the benefit of all. Transformed lives will have an impact on the
world and reformed Christians have always taken a positive stance
towards engagement in the world. Old Testament figures such as
Joseph and Daniel have been seen as key models - faithful in the
service of men but uncompromising in the service of God.
Christian fellowship available for all
It is God's purpose
to create for himself a people. In the Old Testament the assembly
(Church) became focussed in the children of Abraham, Isaac and
Jacob. In the coming of Christ this is taken back to the children
of Abraham no longer defined by lineage but now by faith. Now
the people of God are the body of Christ and all who are in Christ
are part of this body.
Christian fellowship is a right and necessary expression of belonging
to Christ. It is essential for spiritual wellbeing. Our desire
should be that all Christians have access to Christian fellowship
with true believers where the Word of God is faithfully taught.
Historically churches have been primarily location focused, hence
the parish system. There have always been exceptions (boatpeople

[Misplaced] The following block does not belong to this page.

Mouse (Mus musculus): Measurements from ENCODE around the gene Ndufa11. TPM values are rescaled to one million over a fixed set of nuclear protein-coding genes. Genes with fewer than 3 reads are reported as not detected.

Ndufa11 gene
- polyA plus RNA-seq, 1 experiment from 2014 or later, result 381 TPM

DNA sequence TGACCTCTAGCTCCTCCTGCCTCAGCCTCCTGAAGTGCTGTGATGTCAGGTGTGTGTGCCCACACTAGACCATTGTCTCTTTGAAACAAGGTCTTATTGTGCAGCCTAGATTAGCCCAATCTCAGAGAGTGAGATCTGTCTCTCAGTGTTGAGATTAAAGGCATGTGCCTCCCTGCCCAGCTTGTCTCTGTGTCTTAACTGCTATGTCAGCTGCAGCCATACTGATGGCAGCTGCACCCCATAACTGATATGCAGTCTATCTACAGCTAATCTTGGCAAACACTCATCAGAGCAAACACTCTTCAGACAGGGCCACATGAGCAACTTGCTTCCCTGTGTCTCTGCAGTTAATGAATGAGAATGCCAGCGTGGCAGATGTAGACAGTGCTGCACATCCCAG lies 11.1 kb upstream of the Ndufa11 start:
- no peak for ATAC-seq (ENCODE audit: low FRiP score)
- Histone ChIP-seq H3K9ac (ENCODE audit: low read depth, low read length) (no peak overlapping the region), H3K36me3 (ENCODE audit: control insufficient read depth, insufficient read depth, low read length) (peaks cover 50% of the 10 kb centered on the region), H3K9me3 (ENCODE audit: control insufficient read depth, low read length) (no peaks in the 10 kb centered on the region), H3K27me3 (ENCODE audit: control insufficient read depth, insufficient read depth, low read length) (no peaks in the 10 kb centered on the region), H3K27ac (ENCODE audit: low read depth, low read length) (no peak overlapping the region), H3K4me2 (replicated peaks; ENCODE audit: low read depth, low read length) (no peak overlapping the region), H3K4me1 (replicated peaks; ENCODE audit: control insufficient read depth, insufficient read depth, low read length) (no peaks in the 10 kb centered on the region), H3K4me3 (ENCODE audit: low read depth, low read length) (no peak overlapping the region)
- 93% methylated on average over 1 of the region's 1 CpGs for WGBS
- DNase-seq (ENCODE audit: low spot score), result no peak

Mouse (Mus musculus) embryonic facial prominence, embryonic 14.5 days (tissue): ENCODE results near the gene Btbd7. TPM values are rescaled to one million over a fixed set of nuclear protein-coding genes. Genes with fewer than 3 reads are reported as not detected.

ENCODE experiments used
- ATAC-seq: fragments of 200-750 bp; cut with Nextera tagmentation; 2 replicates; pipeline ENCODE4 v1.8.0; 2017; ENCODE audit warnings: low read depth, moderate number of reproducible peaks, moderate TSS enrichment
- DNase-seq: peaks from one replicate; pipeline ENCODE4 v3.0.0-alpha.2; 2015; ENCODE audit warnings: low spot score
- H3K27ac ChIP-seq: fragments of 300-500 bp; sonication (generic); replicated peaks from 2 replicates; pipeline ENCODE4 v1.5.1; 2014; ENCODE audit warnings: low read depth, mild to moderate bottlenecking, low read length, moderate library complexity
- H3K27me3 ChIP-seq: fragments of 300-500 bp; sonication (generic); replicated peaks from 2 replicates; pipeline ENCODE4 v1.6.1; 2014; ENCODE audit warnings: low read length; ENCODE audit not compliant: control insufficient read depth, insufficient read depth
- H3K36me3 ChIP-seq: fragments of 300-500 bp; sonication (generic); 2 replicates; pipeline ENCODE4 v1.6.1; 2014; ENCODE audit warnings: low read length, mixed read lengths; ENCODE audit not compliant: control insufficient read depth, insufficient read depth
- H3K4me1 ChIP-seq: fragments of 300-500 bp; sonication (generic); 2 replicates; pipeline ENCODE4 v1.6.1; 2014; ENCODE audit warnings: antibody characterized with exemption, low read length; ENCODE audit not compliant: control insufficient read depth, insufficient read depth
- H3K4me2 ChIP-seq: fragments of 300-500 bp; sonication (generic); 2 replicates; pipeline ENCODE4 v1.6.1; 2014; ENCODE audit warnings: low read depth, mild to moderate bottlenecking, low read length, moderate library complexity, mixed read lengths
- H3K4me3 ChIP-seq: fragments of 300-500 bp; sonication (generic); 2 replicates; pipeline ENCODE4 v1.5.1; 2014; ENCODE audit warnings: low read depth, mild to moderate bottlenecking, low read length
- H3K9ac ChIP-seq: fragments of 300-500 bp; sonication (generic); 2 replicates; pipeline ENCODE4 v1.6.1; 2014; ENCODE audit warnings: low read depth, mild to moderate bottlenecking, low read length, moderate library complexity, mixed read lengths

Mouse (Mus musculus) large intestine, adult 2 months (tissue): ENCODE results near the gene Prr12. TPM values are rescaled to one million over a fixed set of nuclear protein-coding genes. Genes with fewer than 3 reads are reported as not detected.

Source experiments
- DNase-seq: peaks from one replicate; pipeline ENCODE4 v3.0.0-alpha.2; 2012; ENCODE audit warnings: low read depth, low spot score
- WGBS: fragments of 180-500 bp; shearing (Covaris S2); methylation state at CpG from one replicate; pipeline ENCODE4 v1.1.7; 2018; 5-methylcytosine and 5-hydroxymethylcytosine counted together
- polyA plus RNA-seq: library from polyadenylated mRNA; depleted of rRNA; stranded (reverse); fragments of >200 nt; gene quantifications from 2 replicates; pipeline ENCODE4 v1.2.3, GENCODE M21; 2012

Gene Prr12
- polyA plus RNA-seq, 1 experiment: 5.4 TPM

and travellers) and in the world there are likely to be more.
However, most people live in one place and since fellowship is
fundamental they should set aside a day a week for this. Sadly
it is now very difficult for many people, particularly in rural
areas, to find true fellowship and faithful teaching. In such
situations as in the early church and in missionary endeavour
they may well need to focus on small groups meeting in homes.
The Church is a supernatural body but it is also a human society
and therefore it is prone to corruption and decay. Just as we
know ourselves always to be prone to temptation and sin so we
can never expect the Church to be perfect or to be free from the